Service & Culture
The day started with our usual early wake up at 6 am. After breakfast we headed to our service project. During our usual mid work break, one of our mentor groups started their English teaching class to the local children for their recess. Their first English class was proven productive for the kids learned all of the basic colors. The other two mentor groups had a fun break of playing soccer. All three groups worked for one more hour at the service site and then headed back to home base for lunch. After lunch, we attended a meeting discussing the requirements for our four day Macchu Picchu excursion. Then, we loaded onto our buses and headed to our traditional dance workshop which was a goose mating dance. Haha! In the workshop, we were able to dress in
the traditional clothing of the Andean people. It was a fun and funny workshop. Once our workshop was over, we headed back to home base and had a delicious dinner. Today was a very productive day that was filled with hard work and fun cultural activities.
-Hannah Berzinis, Rachel Ayres, and Isabel Campos
Back to Work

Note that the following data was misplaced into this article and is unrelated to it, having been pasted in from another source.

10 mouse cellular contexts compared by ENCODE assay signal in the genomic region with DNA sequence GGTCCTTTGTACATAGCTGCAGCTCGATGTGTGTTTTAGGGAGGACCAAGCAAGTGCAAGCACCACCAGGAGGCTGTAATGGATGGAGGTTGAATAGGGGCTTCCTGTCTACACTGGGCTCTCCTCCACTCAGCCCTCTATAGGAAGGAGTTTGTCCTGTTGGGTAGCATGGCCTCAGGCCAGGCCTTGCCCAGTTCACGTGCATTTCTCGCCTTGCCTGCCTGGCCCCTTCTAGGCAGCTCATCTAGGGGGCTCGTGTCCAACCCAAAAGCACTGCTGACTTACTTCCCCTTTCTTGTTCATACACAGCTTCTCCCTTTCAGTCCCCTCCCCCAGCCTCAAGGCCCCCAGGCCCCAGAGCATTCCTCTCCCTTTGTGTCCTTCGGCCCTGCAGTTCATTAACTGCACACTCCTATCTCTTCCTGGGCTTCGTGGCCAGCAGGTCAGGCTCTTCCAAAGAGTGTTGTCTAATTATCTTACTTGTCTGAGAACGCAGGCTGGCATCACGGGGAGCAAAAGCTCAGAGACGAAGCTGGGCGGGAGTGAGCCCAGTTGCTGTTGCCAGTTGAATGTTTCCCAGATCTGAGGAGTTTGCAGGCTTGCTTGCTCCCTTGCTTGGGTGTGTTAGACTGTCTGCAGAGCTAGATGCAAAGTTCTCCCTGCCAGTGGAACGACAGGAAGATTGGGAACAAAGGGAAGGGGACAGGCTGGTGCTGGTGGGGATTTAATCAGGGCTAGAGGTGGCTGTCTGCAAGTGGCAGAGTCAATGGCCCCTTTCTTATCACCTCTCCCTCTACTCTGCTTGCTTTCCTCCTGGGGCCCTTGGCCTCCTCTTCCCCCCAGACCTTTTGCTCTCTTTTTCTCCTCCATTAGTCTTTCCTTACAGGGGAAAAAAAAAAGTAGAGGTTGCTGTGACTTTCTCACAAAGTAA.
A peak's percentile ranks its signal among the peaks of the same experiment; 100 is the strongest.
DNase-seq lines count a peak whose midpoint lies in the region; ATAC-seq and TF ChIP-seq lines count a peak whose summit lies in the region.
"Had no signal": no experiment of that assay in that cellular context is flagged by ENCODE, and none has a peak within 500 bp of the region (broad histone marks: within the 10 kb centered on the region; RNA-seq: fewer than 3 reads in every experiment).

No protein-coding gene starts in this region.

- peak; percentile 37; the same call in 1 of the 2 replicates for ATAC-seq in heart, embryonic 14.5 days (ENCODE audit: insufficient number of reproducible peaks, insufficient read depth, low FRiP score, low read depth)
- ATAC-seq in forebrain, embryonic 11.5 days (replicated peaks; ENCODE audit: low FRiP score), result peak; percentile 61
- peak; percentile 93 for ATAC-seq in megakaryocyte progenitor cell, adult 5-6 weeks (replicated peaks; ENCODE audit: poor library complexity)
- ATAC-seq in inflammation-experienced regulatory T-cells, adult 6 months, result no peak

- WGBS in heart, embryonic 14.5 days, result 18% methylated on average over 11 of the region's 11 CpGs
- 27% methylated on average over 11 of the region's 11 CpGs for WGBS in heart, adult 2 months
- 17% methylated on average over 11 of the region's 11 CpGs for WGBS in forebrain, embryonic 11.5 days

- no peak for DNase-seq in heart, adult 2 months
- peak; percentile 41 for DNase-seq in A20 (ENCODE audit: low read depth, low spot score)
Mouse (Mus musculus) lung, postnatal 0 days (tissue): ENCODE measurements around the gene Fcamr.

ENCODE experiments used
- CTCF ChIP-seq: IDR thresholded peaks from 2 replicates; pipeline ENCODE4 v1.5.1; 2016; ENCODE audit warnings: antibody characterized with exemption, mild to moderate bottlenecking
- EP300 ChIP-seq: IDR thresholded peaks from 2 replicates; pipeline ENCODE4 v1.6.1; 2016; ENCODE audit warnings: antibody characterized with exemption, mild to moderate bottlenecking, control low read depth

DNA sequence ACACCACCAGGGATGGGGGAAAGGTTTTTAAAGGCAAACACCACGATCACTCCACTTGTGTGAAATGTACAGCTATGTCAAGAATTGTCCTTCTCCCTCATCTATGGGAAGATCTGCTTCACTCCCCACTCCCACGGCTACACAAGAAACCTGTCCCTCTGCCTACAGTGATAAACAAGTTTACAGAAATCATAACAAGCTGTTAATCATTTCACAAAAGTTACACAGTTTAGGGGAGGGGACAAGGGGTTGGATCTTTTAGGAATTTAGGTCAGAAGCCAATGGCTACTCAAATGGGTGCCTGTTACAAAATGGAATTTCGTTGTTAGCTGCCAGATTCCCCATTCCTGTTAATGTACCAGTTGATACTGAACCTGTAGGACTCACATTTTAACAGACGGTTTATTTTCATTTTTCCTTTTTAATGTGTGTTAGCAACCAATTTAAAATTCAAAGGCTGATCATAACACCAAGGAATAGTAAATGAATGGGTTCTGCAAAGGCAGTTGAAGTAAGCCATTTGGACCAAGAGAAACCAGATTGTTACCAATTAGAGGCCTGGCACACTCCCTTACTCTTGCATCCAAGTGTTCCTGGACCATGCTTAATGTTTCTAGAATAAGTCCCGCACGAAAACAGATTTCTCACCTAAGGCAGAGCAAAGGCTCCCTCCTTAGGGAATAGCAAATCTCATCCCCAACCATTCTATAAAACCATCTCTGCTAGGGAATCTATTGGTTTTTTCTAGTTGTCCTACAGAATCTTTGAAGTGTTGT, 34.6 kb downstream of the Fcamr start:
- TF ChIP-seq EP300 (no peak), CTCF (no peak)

Today was our first day back on the work site since our camping trip. As a group we struggled to get up on time and out the door to continue service. After arriving on the site it was evident how groggy and lethargic everyone was and we knew it would be difficult to maintain our excitement for our service of the previous week. We started the morning off with stretches and jumping jacks to loosen our muscles and get our blood flowing. The goal for our day was to continue leveling the ground so we could begin the foundation of the greenhouse. It was difficult at first, but as the day progressed we managed to succeed. Half way through the workday, we took a 30 minute break to play soccer, relax, and enjoy our surroundings. Following our lunch after the workday we watched a TED Talk called the “Single Story” and later discussed the importance of keeping an open mind and not having stereotypes about anyone or anything. Next, we went to a nearby smoothie café where we were able to access the internet and use our phones to catch up with friends and family. Our last activity for the day was taking a Quechua class by a local instructor who taught us the basics of the language. Although the language was difficult to understand and learn, we know we will be able to use our basic knowledge of the language when we visit a native village where the only language spoken is Quechua. After our class we interviewed our teacher about the importance of keeping the native language alive to maintain the Peruvian culture of over a thousand years. Our final excitement of the day was having pasta for dinner. Although we have been enjoying the food, we were glad to eat something that reminded us of home. Despite only having two leaders of the day, we managed to succeed with our goal while having fun.